To summarize, this game isn’t junk, it’s just radiates that it was designed to be played on consoles (which, to some extent, I felt about the previous title too) and for an audience that they thought not comfortable with the complexity of the previous titles. As a PC gamer, without the constraints of a console and a love for min-maxing and exploring everything, it felt annoying to the point where I had to stop. So, as I said, I don’t feel hate or disgust, I’m just disappointed the they chose this path and I know now that this game is not for me.

  • Ben Jeanotte

    Great review, I too noticed many of the issues you pointed out, and while I still long to go back to Dragon Age Origins, I liked this game despite some of it’s wonky choices to be excessively actiony, but certainly not because of them. I think for someone like you or me, this game would be pretty meh if one doesn’t play on hard or nightmare, which is what I started out on.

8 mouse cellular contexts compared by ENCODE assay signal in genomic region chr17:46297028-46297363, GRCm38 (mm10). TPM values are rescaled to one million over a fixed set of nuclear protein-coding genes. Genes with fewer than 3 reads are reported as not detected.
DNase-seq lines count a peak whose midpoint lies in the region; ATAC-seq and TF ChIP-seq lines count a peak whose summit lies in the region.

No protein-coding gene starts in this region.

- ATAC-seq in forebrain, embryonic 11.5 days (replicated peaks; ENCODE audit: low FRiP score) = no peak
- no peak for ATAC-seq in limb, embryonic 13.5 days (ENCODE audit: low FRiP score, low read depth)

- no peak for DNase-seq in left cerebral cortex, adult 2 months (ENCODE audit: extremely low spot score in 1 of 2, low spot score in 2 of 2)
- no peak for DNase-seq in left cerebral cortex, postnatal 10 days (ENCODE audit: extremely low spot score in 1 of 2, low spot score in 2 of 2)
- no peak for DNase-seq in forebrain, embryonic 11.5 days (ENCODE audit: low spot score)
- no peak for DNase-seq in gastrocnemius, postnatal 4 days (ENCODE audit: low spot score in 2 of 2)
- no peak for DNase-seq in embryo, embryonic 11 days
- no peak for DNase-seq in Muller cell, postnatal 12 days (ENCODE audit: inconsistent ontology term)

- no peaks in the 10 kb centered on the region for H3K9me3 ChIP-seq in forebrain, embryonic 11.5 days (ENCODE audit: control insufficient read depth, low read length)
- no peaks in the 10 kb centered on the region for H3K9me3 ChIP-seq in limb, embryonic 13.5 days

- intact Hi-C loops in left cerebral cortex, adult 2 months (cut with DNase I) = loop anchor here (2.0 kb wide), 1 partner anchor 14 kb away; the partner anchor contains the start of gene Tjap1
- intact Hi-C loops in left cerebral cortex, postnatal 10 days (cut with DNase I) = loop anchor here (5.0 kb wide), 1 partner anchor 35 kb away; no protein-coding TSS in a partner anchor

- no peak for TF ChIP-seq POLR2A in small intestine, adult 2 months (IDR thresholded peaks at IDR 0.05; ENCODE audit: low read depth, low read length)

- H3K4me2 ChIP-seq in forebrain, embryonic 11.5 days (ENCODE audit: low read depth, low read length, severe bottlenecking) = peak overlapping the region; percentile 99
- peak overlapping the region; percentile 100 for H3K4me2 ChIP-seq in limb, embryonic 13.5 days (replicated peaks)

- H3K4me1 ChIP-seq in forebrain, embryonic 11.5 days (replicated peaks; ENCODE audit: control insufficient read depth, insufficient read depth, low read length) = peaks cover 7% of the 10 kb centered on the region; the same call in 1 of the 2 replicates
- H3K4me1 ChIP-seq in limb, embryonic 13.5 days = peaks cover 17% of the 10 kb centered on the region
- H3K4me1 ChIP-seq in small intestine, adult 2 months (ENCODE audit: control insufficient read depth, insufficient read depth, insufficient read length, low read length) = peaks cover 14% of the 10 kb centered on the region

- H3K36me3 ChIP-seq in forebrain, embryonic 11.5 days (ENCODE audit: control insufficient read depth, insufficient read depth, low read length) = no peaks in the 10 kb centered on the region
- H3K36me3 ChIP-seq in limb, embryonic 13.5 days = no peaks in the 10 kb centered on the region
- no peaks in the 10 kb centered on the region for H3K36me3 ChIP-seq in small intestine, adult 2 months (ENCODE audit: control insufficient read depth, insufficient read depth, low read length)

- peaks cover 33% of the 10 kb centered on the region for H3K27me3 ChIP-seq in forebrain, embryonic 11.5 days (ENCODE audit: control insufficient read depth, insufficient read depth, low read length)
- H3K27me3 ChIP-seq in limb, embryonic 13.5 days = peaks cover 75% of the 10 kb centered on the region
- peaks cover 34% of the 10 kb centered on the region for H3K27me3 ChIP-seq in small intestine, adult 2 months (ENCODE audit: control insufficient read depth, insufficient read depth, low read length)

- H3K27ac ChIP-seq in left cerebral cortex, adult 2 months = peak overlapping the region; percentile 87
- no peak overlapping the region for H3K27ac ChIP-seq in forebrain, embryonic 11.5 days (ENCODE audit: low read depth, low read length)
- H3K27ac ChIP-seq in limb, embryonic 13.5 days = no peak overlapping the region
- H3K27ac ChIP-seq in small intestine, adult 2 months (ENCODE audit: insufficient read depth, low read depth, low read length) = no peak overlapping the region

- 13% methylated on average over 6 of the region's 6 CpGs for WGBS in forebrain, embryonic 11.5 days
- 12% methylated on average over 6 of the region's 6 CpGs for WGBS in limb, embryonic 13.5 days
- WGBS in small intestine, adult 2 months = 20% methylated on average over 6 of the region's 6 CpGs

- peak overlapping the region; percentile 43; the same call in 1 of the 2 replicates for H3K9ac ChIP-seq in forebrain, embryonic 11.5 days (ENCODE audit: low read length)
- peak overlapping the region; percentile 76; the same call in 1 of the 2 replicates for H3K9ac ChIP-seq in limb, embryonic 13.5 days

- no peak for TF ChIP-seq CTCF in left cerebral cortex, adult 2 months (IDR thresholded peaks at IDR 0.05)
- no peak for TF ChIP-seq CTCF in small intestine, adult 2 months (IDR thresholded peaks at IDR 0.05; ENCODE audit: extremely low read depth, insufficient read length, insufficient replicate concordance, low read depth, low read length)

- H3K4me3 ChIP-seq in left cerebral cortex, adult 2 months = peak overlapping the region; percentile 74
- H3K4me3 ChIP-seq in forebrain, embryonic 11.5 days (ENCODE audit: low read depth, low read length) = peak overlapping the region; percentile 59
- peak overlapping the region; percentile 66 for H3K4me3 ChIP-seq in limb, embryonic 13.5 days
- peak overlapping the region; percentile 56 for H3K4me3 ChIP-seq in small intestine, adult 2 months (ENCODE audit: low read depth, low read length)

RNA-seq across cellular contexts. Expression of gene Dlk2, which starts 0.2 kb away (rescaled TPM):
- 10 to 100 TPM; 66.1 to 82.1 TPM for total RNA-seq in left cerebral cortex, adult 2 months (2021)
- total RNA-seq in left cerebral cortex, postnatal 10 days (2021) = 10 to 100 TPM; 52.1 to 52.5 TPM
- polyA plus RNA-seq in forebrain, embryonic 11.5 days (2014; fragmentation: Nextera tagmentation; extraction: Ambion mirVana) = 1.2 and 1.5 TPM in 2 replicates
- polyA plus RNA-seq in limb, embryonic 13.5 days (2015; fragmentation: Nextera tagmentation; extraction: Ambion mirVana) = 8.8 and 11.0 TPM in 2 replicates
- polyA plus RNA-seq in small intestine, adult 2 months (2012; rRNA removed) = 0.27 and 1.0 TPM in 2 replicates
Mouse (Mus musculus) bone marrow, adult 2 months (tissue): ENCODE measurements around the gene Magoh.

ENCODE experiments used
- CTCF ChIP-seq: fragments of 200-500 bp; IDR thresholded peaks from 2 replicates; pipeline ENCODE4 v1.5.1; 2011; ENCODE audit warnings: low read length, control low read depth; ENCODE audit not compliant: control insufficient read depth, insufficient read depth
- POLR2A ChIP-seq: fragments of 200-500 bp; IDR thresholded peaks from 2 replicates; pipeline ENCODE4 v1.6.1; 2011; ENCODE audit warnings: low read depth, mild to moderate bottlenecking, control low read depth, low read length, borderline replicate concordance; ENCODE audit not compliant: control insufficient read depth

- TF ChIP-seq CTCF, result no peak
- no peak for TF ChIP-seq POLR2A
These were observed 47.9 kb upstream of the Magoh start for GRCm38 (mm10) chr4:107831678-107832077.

There were too many quests and collectables, and it really distracted a player from the good quests.

    Back to combat, yeah I wish they would just stop trying to make action RPGS that include multiple party members. The only time this really worked well for me was in Dragon’s Dogma. I found strategic mode to be fun when battles got hard though, I didn’t really have any problems with it, though if you play on normal, battles never really get hard, so dipping into tactical mode will seem very awkward since you never had any need to get used to it.